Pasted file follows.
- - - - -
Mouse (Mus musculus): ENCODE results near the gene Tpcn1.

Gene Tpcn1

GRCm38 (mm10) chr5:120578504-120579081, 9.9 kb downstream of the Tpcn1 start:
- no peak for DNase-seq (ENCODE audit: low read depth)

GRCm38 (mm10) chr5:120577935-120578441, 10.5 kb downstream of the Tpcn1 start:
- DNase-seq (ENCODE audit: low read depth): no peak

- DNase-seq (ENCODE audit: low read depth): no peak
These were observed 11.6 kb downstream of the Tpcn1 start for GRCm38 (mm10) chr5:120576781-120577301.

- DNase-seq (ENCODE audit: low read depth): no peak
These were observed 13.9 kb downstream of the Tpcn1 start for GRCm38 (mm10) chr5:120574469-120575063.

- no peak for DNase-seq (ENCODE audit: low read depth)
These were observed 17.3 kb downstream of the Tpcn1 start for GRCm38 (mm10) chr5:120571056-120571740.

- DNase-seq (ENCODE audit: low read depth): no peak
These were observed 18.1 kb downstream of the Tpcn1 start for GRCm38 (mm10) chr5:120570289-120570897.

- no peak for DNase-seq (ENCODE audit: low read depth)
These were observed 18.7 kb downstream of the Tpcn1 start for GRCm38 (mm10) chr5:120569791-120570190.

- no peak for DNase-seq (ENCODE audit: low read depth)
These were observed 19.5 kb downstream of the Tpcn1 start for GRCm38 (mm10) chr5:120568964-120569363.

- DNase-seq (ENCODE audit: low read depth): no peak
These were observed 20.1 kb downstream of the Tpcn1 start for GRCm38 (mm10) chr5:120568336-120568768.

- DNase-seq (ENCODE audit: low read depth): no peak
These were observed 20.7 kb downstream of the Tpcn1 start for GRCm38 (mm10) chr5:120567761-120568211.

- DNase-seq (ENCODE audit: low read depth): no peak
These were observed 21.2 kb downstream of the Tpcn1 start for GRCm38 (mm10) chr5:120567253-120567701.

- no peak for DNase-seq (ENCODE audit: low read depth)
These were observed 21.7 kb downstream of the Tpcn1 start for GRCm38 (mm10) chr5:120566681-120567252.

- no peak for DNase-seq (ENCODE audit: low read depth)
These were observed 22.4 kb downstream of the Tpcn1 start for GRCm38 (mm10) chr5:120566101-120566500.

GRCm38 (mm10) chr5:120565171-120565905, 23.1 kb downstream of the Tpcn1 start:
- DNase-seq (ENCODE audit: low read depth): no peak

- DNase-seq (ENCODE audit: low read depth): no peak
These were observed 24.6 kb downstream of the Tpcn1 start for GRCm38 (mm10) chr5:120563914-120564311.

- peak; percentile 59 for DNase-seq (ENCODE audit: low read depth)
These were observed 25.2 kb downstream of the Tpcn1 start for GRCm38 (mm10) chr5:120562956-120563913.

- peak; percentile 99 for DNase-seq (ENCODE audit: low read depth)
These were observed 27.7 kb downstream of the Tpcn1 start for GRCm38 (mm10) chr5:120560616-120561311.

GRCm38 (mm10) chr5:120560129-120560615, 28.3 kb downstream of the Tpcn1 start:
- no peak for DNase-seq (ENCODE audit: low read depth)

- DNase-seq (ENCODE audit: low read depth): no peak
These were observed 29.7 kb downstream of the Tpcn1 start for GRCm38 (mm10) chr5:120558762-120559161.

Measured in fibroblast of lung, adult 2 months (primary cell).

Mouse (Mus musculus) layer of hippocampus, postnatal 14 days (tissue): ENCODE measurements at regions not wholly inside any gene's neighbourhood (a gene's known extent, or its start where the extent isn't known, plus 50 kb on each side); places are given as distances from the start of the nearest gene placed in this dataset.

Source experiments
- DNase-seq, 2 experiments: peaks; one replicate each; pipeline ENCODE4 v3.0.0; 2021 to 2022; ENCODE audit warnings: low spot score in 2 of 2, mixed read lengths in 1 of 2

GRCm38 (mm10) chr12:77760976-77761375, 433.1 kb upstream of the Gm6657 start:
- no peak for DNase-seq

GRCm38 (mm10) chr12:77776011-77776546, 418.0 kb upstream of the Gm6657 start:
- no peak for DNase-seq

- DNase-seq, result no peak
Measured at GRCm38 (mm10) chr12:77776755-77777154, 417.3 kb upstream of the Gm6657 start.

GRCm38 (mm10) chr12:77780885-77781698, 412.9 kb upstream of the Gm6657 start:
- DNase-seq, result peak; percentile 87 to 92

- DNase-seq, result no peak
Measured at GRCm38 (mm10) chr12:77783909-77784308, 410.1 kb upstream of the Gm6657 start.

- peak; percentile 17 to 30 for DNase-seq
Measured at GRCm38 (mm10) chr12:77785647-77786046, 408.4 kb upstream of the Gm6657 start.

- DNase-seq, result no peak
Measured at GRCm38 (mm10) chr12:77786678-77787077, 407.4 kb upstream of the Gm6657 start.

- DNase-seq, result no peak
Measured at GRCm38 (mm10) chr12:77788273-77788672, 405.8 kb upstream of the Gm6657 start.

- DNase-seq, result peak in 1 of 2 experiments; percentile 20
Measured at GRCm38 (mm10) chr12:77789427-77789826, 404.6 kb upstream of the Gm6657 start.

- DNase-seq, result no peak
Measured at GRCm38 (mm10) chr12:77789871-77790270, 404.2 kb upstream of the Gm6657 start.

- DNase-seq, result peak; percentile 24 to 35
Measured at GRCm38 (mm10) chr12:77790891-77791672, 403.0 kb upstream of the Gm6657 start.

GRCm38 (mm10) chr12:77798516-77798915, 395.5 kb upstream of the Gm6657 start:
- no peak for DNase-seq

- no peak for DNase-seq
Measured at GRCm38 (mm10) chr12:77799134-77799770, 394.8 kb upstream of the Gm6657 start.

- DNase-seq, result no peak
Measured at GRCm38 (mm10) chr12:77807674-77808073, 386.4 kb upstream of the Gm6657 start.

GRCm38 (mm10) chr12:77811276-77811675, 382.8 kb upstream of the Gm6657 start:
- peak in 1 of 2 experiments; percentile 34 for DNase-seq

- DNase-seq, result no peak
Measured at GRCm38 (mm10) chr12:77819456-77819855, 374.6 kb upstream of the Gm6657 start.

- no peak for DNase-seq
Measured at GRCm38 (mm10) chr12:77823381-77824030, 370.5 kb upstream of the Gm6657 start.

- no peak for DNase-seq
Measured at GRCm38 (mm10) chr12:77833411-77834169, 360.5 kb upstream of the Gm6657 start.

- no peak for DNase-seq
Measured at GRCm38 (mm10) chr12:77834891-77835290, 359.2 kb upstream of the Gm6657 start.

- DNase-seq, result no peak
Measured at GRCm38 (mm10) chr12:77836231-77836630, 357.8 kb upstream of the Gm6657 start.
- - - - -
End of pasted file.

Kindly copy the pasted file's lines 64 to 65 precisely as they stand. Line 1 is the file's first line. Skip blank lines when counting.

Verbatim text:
Measured at GRCm38 (mm10) chr12:77789871-77790270, 404.2 kb upstream of the Gm6657 start.

- DNase-seq, result peak; percentile 24 to 35